Open Source

hingo's picture

Reposting Mark Schonewille's blog on how the GPL applies to MySQL use cases

In November a Mark Schonewille posted a blog on when you can't and cannot use the GPL version of MySQL together with your closed source application. The post was a result of actually talking to an Oracle lawyer which makes it valuable information. Unfortunately Mark's blog is now offline (it seems he didn't renew his domain registration?)

This is just a repost of the disappeared blog post. (The small print allows me to copy it verbatim.) There is no commentary from myself, except that what Mark wrote is the same I also heard Oracle say a year ago. That Oracle is being consistent on this point is very welcome and deserves to be kept available online.

Update 2011-06-23: Mark comments that his blog is still online, but at a new address: http://qery.us/tl

hingo's picture

How to grow your open source project 10x and revenues 5x

Some time ago I was asked to do a study of our most popular open source projects to assess 1) what governance models are out there and 2) if the governance model has any effect on the project's success (such as size of developer community) on the one hand and on the other hand on the business of the related vendor(s). Some of the results are quite remarkable and have general applicability, so I wanted to share them here:

(Small updates done on 2011-07-14. OpenJDK size clarified on 2012-05-21.)

hingo's picture

How Open Core is like Coitus Interruptus (from Control and Community)

On Saturday I wrote a review about 451 Groups excellent report on commercial adoption of open source, "Control and Community". There was one more thought inspired by the report I thought I'd better blog separately as it is kind of R-rated:

"Continuing to maintain the right balance of functionality between the freely downloadable open core and the commercial extensions is both art and science. It's critical to get that right so the model continues to grow and advance."

(Anonymous vendor)

hingo's picture

Recommended reading: Control and Community by The 451 Group

The 451 Group's annual report on the state of the open source business world is out. Already the title: Control and Community suggests they are once again on top of what has been going on this year. Analyzing about 300 open source related businesses they not only "get it right", but were actually able to uncover some facts even I was unaware of and this impressed me a lot. If an analyst can dig up statistics to back up something that I already "intuitively" know in my heart, that is a useful service. But if they can make me go "ah, I didn't know that" on a topic I consider myself quite an expert in, the I'm impressed!

This is an analyst report, available for a price that would be completely unreasonable for a private person. I was pondering whether I should go begging for a free copy to satisfy my curiosity on the topic. But that wasn't necessary, as the next day I was offered a copy by Matthew Aslett himself:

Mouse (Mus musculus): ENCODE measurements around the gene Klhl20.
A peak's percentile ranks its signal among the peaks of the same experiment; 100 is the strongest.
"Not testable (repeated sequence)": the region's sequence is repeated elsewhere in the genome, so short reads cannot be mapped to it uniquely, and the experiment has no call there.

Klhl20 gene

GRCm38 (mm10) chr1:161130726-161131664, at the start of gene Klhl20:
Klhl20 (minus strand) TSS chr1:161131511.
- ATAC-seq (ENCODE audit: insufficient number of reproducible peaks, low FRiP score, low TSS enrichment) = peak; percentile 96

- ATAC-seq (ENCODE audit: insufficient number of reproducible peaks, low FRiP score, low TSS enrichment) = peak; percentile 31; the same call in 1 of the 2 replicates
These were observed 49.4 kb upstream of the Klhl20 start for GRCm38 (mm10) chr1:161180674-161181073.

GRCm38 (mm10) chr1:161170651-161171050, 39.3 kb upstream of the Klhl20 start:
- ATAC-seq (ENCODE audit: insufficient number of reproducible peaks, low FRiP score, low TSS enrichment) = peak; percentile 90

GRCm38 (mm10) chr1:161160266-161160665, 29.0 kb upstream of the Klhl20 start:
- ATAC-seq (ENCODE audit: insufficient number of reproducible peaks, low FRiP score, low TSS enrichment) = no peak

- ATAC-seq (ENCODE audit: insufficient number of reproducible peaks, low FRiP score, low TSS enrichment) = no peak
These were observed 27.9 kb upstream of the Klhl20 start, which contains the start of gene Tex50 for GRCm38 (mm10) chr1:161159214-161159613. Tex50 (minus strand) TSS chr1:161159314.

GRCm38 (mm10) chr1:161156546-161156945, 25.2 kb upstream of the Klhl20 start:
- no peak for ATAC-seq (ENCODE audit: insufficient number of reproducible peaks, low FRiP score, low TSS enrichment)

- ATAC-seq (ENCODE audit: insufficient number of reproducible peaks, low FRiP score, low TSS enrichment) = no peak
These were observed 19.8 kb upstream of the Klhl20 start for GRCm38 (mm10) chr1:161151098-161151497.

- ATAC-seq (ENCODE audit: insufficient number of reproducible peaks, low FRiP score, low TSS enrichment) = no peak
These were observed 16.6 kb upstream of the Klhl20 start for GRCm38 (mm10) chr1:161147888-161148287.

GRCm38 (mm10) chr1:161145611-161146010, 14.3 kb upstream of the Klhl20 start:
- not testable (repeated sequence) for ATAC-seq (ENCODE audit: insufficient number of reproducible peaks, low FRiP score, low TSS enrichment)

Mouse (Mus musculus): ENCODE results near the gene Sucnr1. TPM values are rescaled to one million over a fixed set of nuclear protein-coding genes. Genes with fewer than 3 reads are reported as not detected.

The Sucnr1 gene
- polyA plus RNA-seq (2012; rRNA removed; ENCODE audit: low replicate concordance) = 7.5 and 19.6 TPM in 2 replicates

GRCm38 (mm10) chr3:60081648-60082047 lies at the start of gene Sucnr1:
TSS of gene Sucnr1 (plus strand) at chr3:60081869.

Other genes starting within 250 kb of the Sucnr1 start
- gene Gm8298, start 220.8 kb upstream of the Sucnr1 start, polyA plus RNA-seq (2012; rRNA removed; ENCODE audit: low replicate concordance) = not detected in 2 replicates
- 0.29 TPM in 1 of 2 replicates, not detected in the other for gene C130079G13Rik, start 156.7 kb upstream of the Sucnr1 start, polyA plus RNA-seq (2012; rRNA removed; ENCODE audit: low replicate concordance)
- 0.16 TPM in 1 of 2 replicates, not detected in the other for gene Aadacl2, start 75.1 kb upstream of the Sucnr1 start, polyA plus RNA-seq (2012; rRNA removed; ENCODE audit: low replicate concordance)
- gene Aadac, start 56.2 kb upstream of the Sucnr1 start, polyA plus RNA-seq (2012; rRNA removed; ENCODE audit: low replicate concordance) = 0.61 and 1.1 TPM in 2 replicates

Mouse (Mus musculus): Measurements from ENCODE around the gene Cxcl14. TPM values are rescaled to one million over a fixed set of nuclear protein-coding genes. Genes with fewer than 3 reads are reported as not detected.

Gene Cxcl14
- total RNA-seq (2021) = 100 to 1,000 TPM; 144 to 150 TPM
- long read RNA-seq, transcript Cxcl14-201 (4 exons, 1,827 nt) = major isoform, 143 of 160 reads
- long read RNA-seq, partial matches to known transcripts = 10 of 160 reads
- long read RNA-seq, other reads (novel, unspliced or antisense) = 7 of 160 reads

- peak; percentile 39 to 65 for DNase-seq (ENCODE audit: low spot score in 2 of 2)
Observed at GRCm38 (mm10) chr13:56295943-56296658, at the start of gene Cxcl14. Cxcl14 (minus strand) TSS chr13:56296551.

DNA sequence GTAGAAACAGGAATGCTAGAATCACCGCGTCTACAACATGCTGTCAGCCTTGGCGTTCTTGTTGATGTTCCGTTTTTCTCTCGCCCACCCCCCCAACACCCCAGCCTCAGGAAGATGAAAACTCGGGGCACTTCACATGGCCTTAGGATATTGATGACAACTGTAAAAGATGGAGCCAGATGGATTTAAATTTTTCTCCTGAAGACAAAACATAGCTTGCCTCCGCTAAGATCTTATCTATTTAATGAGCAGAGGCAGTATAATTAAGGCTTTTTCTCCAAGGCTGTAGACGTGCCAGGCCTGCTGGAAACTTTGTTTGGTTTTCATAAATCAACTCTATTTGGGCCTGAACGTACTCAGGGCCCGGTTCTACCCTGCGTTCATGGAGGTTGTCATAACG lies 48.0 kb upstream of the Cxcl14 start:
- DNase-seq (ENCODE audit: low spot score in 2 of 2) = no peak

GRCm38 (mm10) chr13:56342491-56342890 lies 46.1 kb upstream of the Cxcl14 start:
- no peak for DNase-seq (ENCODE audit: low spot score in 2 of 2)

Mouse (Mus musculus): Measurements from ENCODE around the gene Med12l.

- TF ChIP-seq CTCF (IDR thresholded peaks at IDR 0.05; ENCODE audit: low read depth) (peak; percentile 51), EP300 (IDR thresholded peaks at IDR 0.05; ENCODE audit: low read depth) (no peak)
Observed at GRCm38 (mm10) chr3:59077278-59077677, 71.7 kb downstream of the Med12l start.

hingo's picture

Leaving MariaDB/Monty Program

Last week I announced internally that after my paternity leave ends next year, I will not be returning to Monty Program.

When I joined the company over a year ago I was immediately involved in drafting a project plan for the Open Database Alliance and its relation to MariaDB. We wanted to imitate the model of the Linux Foundation and Linux project, where the MariaDB project would be hosted by a non-profit organization where multiple vendors would collaborate and contribute. We wanted MariaDB to be a true community project, like most successful open source projects are - such as all other parts of the LAMP stack.

hingo's picture

Links: Andy Updegrove on the trend of Foundations, LWN.net on OpenSQLCamp,

Links for today:

Community Rights and Community Wrongs
The Launch of the Document Foundation and the Oxymoron of Corporate Controlled "Community" Projects

Andy Updegrove makes observations of the trend in hosting Open Source projects in non-profit foundations rather than one company, much boosted by Oracle's acquisition and abandonment of Sun's software assets.

Knowing that an organization is “safe” to join, and will be managed for the benefit of the many and not of the privileged few, is one of the key attributes and assurances of “openness.”

hingo's picture

Tapping around Open Core and contributor agreements: Syslog-ng, Diaspora, FreeIPA

While back on the Open Core topic anyway, a few notes on how 3 projects have reacted to the debate and criticism of the past Summer.

Syslog-ng

I personally work mostly in the middleware layer of things, especially databases, so I'm most familiar with the open core practices of MySQL, SugarCRM, JasperSoft and others in this space. So when LWN reported on the open core backlash last Summer, it was the first time I learned that a syslog utility known as Syslog-ng also follows this model. A basic syslog functionality is free and open source software, and there is a commercial version that comes with closed source addons. They have a contributor agreement of course, to make it work.

Except that they have now tweaked their model as follows:

hingo's picture

Speaking at ProActum OpenMeetup in Helsinki, next Tuesday (about Open Core)

I will be speaking on Tuesday at the ProActum OpenMeetup in Pub Angleterre, Helsinki. (Drinks sponsored by Novell.) The title is "Open Core - What is an open source business model and what isn't? And who cares?".

A bit unusual for this kind of meetup, but I actually summarized my talk into 3 slides, which I will share as printouts with the audience.

Spectrum of open source, wannabe and closed source business models

I decided to label Open Core as a "Wannabe" business model, meaning that these products want to label themselves as open source while they are not.

Syndicate content